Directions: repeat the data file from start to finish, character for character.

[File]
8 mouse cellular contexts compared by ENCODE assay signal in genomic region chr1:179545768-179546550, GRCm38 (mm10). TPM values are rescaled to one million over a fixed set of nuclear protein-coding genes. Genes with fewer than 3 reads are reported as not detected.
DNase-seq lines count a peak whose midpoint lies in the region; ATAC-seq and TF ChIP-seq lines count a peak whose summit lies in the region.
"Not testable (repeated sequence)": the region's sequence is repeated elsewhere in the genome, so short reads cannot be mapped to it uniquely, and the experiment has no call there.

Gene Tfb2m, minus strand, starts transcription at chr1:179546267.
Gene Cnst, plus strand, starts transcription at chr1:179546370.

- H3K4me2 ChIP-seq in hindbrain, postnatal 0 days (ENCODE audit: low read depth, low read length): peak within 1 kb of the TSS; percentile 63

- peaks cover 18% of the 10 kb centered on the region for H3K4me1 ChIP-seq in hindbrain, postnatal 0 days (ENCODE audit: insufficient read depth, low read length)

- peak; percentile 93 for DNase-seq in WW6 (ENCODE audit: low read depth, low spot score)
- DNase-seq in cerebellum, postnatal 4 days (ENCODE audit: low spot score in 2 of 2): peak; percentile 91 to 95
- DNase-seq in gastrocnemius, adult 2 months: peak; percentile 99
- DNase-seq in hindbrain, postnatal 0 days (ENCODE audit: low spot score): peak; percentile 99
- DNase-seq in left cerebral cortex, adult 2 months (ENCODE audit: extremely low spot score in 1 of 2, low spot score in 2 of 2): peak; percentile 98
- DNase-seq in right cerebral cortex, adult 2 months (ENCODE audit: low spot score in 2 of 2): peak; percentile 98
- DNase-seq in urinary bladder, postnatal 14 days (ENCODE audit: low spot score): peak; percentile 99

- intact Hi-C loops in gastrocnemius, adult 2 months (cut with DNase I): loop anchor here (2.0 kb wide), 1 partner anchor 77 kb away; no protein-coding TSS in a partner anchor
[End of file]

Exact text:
8 mouse cellular contexts compared by ENCODE assay signal in genomic region chr1:179545768-179546550, GRCm38 (mm10). TPM values are rescaled to one million over a fixed set of nuclear protein-coding genes. Genes with fewer than 3 reads are reported as not detected.
DNase-seq lines count a peak whose midpoint lies in the region; ATAC-seq and TF ChIP-seq lines count a peak whose summit lies in the region.
"Not testable (repeated sequence)": the region's sequence is repeated elsewhere in the genome, so short reads cannot be mapped to it uniquely, and the experiment has no call there.

Gene Tfb2m, minus strand, starts transcription at chr1:179546267.
Gene Cnst, plus strand, starts transcription at chr1:179546370.

- H3K4me2 ChIP-seq in hindbrain, postnatal 0 days (ENCODE audit: low read depth, low read length): peak within 1 kb of the TSS; percentile 63

- peaks cover 18% of the 10 kb centered on the region for H3K4me1 ChIP-seq in hindbrain, postnatal 0 days (ENCODE audit: insufficient read depth, low read length)

- peak; percentile 93 for DNase-seq in WW6 (ENCODE audit: low read depth, low spot score)
- DNase-seq in cerebellum, postnatal 4 days (ENCODE audit: low spot score in 2 of 2): peak; percentile 91 to 95
- DNase-seq in gastrocnemius, adult 2 months: peak; percentile 99
- DNase-seq in hindbrain, postnatal 0 days (ENCODE audit: low spot score): peak; percentile 99
- DNase-seq in left cerebral cortex, adult 2 months (ENCODE audit: extremely low spot score in 1 of 2, low spot score in 2 of 2): peak; percentile 98
- DNase-seq in right cerebral cortex, adult 2 months (ENCODE audit: low spot score in 2 of 2): peak; percentile 98
- DNase-seq in urinary bladder, postnatal 14 days (ENCODE audit: low spot score): peak; percentile 99

- intact Hi-C loops in gastrocnemius, adult 2 months (cut with DNase I): loop anchor here (2.0 kb wide), 1 partner anchor 77 kb away; no protein-coding TSS in a partner anchor